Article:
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Tuesday, November 19, 2013

Incentive for Poo

People have a tendency to jump on these diet fads whenever scientific evidence shows even preliminary glimmers in a certain direction. Once a social structure forms around this diet notion, the trend tends to persist even if the science goes contrary to the original conclusion. Be it gluten-free, low carb, paleo, ketogenic, calorie restrictive — most of these start with some kind of scientific or quasi-scientific notion, and is extrapolated to cult status. Getting to the start of such a movement would be a fascinating observation.

And maybe we are at the start of such a new fad. But I dare people to get started on this. In September, the team of Jeff Gordon in Washington University, headed by Vanessa Ridaura, published a tour de force article in Science. It's worth describing in some detail. First, a little background: if you aren't aware by now, a human body is really a constellation of microbial communities in addition to the human cells. There are about 10 bacterial cells for every human cell, and one of the more recent changes in our thinking is that some microbes aren't just friends, they are us. Alterations in the microbiota, by antibiotics or by other means, have drastic effects on human health. We are only recently starting to understand this, that it can affect everything from immunity to behavior.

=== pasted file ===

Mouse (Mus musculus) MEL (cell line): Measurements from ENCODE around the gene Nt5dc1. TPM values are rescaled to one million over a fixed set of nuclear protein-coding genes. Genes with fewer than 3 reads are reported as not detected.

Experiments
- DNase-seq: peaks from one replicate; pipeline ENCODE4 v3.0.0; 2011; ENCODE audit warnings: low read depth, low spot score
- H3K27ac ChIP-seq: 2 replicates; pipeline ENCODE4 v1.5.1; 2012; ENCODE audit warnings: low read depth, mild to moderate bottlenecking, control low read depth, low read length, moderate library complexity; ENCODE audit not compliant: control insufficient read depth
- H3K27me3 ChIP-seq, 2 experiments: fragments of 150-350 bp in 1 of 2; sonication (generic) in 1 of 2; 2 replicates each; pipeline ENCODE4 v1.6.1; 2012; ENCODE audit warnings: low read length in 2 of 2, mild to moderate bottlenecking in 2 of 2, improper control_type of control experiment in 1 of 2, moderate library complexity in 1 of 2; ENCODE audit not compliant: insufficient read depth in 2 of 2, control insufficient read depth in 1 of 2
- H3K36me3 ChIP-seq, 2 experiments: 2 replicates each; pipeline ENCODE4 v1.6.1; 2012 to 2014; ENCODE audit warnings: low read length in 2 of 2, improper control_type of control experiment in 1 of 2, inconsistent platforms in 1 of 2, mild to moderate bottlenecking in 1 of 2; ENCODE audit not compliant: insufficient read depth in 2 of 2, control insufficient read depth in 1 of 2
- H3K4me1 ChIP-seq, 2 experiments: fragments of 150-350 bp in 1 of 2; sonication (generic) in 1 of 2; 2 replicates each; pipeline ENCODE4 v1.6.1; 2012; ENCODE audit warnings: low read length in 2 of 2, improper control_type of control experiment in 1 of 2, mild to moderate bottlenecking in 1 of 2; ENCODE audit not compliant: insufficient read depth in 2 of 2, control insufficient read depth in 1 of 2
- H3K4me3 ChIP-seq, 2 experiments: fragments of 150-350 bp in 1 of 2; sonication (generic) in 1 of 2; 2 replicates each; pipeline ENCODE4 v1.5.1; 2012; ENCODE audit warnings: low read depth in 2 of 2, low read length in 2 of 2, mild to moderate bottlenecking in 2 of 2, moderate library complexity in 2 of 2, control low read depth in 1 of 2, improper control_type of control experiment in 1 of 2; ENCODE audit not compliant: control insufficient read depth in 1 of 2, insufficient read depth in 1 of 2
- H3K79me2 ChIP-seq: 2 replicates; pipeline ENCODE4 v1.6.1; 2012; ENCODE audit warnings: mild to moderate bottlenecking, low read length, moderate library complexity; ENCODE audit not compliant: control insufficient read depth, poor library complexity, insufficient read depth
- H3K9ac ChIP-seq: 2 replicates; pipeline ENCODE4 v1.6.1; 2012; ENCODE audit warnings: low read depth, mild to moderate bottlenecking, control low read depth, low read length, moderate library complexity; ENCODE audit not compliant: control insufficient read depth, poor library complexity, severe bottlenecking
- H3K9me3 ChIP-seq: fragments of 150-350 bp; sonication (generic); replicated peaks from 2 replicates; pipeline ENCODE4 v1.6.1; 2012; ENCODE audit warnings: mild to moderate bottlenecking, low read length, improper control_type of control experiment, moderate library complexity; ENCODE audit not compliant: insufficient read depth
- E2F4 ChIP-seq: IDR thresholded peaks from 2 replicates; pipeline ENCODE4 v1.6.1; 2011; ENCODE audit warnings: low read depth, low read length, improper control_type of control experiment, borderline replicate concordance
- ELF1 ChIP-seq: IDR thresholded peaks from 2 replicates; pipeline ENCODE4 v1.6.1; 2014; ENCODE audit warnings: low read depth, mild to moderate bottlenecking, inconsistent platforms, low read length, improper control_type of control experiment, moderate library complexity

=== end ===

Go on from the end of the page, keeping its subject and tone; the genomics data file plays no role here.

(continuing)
In this paper, the group located some obesity discordant identical twins. That means finding twins who are genetically identical, but one is thin, and the other is, well, plump, and collected poop from both of them. Then they seeded the gut bacteria - ok, they fed the poop to genetically inbred mice that had been cleared of endogenous bacteria. Now they have incubators of the microbiota from the humans. The mice were then both fed the same diet - low fat, high fiber - guess what? Mice seeded with thin poop stayed thin, plump poop, got increased adiposity (that's scientifically accurate term for "got fatter").

Figure from the paper illustrating the experiment

This buys into this idea that the bacteria lining the gut is the gateway of nutrients into the body. It's the population that determines what eventually makes it into the system. It also says that obesity is potentially communicable. Or is it? The investigators then co-housed the mice. If obesity is transmissible, then if the mice are co-housed, the mice seeded with "plump poop" can transmit the bacteria to the mice seeded with "thin poop", and then everyone gets fat and happy.

The exact opposite happened. Co-housing prevented mice seeded with "plump poop" from getting fat. Seems that it's thin-ness that is communicable, and that it can in fact prevent obesity. The paper goes into dramatic detail analyzing the specific biochemical pathways that are different between the two microbiological populations, pinpointing the subpopulation of bacterial species that may be the biggest contributors, and even modeling the biochemistry underlying the potential differences in digestion. But I doubt if most people will try to understand it to that detail. This is sufficient preliminary information to make "thin people poop" the next crazy diet fad. 

So much for the scary aspects of eating shit

Disclaimer: this is very preliminary work - this is to illustrate how basic science works, and to highlight an exciting development that has fundamental implications for our understanding of human physiology. This is not an endorsement to go around eating poop indiscriminately.

1 comment:

  1. Suppose both types of bacteria break down nutrients, but one breaks it down to a form that is easily used by the human host and the other breaks it down to a form that is easily used by the bacteria itself but not the human host. The second form would have a competitive advantage over the first if both existed in the same human gut.